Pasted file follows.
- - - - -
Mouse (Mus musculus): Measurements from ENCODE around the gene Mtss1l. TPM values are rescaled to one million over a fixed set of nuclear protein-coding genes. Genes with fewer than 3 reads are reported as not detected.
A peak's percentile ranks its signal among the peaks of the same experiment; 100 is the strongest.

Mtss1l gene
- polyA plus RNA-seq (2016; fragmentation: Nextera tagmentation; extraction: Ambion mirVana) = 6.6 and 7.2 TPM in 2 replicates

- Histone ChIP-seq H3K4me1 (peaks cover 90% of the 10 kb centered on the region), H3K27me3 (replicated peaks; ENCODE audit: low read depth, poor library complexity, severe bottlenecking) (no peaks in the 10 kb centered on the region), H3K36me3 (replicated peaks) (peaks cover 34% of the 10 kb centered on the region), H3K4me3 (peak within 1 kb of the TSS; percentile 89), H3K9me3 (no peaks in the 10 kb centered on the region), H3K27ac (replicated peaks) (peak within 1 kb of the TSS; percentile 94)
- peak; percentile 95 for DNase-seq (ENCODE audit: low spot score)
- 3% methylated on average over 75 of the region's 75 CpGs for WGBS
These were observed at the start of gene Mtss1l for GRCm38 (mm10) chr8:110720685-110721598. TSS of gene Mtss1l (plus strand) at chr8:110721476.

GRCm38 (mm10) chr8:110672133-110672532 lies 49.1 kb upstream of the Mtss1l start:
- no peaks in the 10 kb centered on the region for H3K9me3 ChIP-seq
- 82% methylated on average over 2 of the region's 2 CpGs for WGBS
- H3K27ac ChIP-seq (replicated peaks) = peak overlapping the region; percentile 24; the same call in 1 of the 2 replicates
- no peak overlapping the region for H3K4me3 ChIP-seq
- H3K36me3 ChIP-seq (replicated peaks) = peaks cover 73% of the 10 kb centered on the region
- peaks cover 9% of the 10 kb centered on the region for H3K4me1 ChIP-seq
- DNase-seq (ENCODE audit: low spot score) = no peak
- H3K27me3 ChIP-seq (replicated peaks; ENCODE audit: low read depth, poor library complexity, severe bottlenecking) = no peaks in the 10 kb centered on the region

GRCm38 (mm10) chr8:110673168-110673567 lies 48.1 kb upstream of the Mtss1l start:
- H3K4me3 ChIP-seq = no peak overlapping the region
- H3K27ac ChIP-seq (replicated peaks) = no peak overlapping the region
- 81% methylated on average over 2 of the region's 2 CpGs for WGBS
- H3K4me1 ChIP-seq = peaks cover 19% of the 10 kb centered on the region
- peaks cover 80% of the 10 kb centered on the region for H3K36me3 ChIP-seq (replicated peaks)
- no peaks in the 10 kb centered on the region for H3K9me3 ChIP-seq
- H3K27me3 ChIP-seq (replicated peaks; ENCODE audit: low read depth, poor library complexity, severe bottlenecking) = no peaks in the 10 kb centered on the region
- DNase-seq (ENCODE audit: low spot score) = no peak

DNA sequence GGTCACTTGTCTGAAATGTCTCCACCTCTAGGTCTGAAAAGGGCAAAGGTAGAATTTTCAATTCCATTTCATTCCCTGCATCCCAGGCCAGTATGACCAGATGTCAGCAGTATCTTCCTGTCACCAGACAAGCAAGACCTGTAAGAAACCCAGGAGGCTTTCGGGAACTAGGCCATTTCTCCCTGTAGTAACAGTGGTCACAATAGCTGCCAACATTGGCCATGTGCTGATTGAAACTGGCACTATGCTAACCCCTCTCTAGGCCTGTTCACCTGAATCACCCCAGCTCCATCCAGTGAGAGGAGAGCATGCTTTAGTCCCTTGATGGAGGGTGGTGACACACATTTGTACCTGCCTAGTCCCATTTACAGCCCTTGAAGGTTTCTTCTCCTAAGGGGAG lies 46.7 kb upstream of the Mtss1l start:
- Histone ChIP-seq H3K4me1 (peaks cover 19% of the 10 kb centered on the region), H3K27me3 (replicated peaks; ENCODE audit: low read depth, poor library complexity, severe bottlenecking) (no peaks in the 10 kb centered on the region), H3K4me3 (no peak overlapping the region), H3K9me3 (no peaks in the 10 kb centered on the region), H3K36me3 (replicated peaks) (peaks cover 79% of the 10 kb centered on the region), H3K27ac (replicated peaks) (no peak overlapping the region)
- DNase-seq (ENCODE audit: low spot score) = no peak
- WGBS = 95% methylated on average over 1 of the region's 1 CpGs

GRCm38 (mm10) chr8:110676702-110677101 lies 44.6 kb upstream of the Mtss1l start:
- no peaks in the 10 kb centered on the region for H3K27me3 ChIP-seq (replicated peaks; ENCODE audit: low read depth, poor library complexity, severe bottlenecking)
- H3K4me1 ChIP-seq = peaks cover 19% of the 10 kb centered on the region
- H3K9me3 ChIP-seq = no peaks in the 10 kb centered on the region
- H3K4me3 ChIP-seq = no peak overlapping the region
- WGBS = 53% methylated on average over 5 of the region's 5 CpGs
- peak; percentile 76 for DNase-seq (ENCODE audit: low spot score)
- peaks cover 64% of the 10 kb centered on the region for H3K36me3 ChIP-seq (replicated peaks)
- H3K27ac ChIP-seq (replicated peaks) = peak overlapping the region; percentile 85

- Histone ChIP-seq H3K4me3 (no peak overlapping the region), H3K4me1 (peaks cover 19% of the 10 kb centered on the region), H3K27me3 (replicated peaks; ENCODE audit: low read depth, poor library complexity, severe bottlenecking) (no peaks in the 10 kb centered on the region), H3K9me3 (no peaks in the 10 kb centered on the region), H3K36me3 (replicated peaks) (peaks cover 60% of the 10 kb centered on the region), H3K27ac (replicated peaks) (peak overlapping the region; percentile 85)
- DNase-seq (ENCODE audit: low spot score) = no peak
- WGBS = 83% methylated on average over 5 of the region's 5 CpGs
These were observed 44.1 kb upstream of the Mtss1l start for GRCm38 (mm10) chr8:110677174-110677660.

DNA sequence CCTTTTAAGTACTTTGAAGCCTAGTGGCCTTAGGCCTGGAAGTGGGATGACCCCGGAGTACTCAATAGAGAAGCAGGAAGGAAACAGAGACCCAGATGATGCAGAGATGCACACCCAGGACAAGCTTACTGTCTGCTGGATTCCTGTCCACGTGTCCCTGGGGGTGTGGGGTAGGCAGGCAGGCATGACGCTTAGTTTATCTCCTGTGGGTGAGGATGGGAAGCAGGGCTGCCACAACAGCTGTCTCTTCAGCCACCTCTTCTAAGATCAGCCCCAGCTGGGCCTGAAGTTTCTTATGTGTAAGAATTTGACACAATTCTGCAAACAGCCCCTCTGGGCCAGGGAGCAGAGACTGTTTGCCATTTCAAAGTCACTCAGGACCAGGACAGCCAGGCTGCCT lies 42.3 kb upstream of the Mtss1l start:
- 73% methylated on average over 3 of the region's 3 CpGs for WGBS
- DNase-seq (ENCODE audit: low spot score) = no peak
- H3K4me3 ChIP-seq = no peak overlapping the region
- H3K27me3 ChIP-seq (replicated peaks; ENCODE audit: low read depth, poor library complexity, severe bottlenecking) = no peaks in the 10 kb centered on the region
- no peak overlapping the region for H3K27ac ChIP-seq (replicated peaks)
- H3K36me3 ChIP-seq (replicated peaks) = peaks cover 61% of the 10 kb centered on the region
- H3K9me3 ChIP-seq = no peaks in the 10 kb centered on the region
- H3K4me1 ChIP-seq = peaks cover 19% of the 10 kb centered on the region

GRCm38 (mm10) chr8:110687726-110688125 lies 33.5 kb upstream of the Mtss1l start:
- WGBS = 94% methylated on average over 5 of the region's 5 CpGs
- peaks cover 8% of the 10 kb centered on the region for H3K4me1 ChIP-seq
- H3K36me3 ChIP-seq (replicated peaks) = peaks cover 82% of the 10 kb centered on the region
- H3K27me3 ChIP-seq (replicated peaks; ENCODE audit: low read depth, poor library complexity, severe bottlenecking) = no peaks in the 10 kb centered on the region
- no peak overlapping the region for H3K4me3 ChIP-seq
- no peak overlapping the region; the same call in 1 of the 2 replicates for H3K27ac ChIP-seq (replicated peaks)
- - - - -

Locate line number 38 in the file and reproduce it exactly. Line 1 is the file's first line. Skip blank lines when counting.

- peaks cover 64% of the 10 kb centered on the region for H3K36me3 ChIP-seq (replicated peaks)